In 2010, 4,280 pedestrians were killed in traffic crashes in the United States, according to the Centers for Disease Control and Prevention. 70,000 pedestrians were injured in that same year. Pedestrians are 1.5 times more likely than passenger vehicle occupants to be killed in a car crash.
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Who Is Most At Risk?
- The Elderly: 19% of pedestrians deaths were of those 65 and older. This age group accounted for 11% of all pedestrians injured in 2010.
- Children: 20% of the children between the ages of 5 and 9 who were killed in a traffic crash were pedestrians.
- Drivers & Pedestrians Who Are Alcohol-Impaired: Alcohol-impairment accounted for 47% of traffic crashes that resulted in pedestrian deaths. Of the pedestrians involved, 33% had a blood alcohol concentration (BAC) above the legal limit of .08.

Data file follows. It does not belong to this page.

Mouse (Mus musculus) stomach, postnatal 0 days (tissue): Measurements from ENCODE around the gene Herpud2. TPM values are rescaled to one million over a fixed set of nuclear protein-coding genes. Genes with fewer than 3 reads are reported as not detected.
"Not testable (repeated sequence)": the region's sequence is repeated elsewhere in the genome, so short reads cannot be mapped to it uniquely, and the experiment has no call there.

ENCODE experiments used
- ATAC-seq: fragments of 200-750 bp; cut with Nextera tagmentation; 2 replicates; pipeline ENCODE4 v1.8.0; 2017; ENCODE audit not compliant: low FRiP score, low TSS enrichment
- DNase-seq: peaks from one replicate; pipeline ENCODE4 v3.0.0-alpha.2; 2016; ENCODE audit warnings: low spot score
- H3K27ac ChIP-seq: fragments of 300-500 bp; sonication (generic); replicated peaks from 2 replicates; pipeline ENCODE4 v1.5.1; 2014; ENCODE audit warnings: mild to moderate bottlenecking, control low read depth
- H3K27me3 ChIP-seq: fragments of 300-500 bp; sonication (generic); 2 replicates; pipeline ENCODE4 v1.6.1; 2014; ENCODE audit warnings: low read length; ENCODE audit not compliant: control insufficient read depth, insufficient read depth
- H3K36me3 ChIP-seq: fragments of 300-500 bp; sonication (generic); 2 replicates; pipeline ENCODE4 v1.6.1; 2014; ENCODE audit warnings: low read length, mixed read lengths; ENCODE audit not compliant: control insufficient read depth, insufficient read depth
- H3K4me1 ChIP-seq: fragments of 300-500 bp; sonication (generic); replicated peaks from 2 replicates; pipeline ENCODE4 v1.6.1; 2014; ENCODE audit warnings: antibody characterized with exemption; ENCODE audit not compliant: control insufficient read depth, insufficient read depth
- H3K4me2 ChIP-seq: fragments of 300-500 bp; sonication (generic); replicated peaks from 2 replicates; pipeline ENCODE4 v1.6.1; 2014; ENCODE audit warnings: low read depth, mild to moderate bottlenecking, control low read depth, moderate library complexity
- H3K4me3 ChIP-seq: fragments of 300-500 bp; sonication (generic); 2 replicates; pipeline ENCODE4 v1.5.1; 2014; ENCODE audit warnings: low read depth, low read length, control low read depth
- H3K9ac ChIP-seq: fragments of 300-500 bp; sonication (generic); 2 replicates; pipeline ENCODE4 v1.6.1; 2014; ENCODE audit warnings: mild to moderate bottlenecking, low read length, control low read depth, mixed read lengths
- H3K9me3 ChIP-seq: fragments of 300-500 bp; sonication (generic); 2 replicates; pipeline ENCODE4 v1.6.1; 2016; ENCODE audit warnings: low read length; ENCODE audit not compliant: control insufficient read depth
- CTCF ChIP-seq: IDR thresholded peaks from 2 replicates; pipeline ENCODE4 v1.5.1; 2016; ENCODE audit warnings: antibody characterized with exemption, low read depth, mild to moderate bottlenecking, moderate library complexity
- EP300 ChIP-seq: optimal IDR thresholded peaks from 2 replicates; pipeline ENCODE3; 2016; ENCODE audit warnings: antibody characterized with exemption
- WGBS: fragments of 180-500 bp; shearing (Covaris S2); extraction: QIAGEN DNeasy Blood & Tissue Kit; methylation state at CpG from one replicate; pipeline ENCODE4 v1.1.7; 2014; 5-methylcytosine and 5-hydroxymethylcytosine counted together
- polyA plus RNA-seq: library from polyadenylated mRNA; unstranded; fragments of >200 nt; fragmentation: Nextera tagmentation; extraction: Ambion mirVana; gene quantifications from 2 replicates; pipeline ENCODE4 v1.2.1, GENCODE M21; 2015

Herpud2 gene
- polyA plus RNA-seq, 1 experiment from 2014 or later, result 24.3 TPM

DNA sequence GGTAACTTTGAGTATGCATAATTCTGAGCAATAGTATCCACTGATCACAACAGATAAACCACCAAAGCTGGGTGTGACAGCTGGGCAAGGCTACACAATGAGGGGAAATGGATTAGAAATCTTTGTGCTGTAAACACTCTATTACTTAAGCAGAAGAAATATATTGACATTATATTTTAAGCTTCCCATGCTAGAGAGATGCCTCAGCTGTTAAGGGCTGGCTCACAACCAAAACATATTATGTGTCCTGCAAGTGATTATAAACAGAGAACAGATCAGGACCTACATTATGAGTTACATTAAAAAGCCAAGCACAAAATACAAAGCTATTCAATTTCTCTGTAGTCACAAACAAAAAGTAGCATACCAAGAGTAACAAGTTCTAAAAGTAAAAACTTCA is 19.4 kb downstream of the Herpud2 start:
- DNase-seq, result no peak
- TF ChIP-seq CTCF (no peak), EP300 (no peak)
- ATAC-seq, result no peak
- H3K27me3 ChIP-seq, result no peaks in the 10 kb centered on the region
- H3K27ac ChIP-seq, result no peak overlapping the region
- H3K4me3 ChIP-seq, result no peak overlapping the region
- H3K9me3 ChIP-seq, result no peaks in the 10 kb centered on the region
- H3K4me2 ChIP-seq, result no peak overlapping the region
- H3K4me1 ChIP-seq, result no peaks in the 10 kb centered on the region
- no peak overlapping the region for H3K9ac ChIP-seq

How Can Pedestrians Prevent Injury & Death from Motor Vehicle Crashes?
- Cross intersections carefully: drivers may not yield the right-of-way to pedestrians while turning onto another street
- Increase your visibility at night: carry a flashlight when walking or wear reflective clothing
- Cross the street at a designated crosswalk: always cross in the crosswalk so you are walking facing the traffic.
Read the full article at: CDC: Injury Prevention & Control: Motor Vehicle Safety